I’m bad at things.

Not all things. There are some things I’m good at. Beard-growing, Starcraft, I make a surprisingly good Persian three-bean stew – but there are lots of little things at which I tend to fail. I was always a little bit of a start-essay-the-night-before person in college and though I’ve become a lot better at deadlines since, I still spend more time thinking about completing tasks than just going and completing the task.

It’s like in the Leaving Cert post-Mocks when you write down the points you received and idly do abstract calculations about how many points you’re likely to go up. They say you go up at least ten points in each subject (the they in this case being nobody who has ever actually completed the Leaving Cert) so if that C3 becomes a C1…

I’m not as bad as I was. It helps that I’ve turned my main source of procrastination – daydreaming – into the thing I should be doing instead of procrastinating. But I don’t make doctor appointments when I should. I mean to answer that e-mail, but it might be a day or two before I get to it. I walk around my house telling myself that I should be doing the thing I’m supposed to be doing instead of doing the thing I’m supposed to be doing, agonising over every passing second and how much closer I’m getting to the deadline and dear God I can actually feel my cells dying as I consistently fail the universe over and over agai –


It is a part of myself I am trying to excise, and thus we come to the Goodreads Book Challenge.

My reading habits are a bit all over the place. I read a lot of fantasy and science-fiction, mostly based on recommendation, and there are a handful of writers who will basically always have my money. I read my friends’ books, and I read comics, and every so often (but to be honest, not enough) I delve into the ivy-wreathed temple that is classic literature and attempt to read the books that it seems like everyone has already read. When I’m writing, it does tend to push my writing habit a bit out of whack. Reading when you’re elbow-deep in a manuscript can have unexpected side effects. You start second-guessing yourself (forgetting that your work is in its infancy and what you’re reading has been edited and proofed and polished) and worrying that ideas will influence you. I like to read comics when I’m writing novels. The medium is different enough that I can be excited and inspired without worrying about transference. The Goodreads Challenge is a great way to keep track of what you’re reading, and in 2014 I managed to hit my goal of a hundred books, but last year I just… didn’t. I got distracted. I read books and didn’t get around to updating, and as is the way with these things, the longer I left it the more afraid of updating it I got.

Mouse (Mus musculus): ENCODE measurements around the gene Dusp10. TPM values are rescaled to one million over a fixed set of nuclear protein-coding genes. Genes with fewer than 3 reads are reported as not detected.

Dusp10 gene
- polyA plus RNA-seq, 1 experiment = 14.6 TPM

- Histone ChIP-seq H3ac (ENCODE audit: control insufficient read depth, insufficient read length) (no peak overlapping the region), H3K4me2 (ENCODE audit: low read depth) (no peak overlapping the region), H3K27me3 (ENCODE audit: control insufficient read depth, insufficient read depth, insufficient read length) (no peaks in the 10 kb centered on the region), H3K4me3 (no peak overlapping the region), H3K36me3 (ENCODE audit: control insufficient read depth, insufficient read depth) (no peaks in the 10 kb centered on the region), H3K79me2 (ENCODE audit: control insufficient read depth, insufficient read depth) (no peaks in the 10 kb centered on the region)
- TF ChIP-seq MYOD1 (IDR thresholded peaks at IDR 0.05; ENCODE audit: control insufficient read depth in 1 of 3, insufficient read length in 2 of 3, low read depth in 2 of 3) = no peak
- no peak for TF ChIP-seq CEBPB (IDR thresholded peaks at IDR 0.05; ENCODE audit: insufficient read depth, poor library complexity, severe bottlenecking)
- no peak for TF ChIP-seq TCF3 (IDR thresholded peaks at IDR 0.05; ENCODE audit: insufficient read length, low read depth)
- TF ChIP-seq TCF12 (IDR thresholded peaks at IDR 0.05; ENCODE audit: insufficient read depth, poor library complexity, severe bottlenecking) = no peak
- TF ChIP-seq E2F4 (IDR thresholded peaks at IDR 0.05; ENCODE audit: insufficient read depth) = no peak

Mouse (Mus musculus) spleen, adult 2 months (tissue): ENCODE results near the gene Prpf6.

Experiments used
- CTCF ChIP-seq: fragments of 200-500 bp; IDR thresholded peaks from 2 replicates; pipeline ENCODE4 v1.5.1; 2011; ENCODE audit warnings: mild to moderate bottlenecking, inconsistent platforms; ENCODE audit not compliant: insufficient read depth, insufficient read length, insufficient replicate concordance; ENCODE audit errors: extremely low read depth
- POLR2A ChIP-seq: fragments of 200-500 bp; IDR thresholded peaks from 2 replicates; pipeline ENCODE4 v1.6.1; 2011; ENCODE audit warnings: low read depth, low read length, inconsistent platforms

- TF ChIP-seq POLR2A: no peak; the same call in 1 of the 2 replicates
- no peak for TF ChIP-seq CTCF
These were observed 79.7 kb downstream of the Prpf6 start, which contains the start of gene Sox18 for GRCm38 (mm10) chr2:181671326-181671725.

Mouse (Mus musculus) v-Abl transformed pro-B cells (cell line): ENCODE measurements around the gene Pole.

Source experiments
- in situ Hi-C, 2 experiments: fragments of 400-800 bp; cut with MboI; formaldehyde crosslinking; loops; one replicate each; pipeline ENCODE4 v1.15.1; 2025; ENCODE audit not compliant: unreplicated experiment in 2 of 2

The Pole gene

(he yelled dramatically at the sky)

I have a modest goal of 50 books. I will try and review as many of them as I can, even if it’s just a few lines. I will not curse each of my cells individually for failing if I don’t get there, but I will also try and get there. I’ll keep a list on the site as well. If you’re doing the Goodreads Challenge as well, comment below! We will assault the bastions of literature together (did you know they’re writing new books all the time? Isn’t that the most unfair thing you’ve ever heard? When are we going to sleep?) and 364 days from now we will hopefully be victorious.

Happy new year!